One Visit and Vague Plans to Return Not Sufficient to Allow ADA Access Claim

Businesses might see a ray of hope in a recent federal appellate court decision that rejected the ability of a wheelchair-bound patron and “tester” to pursue her claim against a property owner and shop in Cocoa Beach, Florida.

There is a veritable cottage industry of plaintiffs who bring claims against businesses, even those they have never visited. In an effort … Continue Reading

A Shield or a Sword? The Role of Performance Evaluations in Employment Litigation

Performance reviews are intended to provide feedback and identify opportunities for growth. They can also help an employee understand how well the employee is meeting the employer’s expectations. But make no mistake – the significance of performance reviews does not always cease at the time of termination. If the employment relationship goes south, performance reviews can develop a second life … Continue Reading

Supreme Court Slams Public Sector Union Rights

The Supreme Court has declared that mandatory union dues for public employees are unlawful, overturning 40 years of precedent. In Janus v. American Federation of State, County, and Municipal Employees, the Court ruled that requiring public sector employees who are not union members to pay “fair share” or “agency fees” to unions that represent them in collective bargaining violates the … Continue Reading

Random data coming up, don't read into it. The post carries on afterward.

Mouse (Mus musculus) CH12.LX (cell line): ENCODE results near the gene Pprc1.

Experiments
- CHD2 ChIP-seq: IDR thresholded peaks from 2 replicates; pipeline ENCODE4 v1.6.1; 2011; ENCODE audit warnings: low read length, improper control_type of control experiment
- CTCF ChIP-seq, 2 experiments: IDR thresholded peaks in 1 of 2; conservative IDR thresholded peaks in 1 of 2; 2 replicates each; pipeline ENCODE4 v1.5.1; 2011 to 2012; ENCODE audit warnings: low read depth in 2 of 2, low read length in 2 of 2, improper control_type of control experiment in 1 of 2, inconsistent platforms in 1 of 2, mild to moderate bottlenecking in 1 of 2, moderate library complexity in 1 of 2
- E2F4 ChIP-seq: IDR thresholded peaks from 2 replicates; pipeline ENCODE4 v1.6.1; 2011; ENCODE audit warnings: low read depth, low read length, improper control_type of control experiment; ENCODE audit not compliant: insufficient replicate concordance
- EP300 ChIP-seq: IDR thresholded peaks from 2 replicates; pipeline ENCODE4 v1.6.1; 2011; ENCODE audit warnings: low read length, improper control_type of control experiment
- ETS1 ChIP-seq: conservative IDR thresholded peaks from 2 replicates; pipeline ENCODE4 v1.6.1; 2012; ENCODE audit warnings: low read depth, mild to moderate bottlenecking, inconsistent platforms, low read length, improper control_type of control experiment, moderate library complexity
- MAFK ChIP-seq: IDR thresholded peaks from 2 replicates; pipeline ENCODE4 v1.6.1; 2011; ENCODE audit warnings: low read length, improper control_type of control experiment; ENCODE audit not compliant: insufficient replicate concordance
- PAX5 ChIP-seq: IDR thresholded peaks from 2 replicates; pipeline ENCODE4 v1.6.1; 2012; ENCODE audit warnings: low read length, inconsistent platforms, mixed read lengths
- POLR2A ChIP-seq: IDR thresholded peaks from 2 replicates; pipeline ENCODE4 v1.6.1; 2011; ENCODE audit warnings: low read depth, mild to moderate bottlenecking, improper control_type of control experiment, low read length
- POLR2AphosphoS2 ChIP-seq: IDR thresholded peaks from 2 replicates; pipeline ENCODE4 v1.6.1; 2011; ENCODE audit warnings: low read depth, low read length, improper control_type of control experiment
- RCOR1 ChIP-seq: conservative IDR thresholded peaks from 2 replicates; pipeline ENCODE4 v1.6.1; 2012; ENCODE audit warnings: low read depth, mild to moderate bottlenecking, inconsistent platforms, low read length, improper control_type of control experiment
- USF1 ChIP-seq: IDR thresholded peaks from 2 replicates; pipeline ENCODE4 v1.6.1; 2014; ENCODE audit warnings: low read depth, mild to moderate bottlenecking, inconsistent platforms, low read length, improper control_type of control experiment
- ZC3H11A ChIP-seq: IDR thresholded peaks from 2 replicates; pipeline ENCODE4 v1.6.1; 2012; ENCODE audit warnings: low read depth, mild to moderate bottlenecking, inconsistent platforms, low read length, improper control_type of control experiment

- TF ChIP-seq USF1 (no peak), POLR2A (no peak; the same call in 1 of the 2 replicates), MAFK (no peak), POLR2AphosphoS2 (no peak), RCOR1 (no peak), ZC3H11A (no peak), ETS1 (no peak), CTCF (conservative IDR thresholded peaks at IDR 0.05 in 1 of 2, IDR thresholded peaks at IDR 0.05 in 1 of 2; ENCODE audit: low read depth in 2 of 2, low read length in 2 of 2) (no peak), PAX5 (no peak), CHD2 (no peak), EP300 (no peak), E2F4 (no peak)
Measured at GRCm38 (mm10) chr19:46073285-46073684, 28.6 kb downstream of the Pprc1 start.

Conditioning Severance on Post Employment Obligations: Tricky Business

Employers often want to be sure that departing employees won’t disclose confidential business information or make disparaging remarks about the company, and therefore include such obligations in severance agreements. But there are risks, unless the provisions are carefully tailored to account for recent legal developments.

For example, in Baylor Univ. Med. Ctr., an Administrative Law Judge found that Baylor … Continue Reading

#EqualPayMeToo

The #MeToo movement not only has highlighted harassment in the workplace; it also has prompted courts and lawmakers to take a closer look at pay equity.

The EEOC warned employers about “[e]nsuring equal pay protections for all workers” when it identified this area as one of its priorities in its Strategic Enforcement Plan for Fiscal Years 2017-2021, and it is … Continue Reading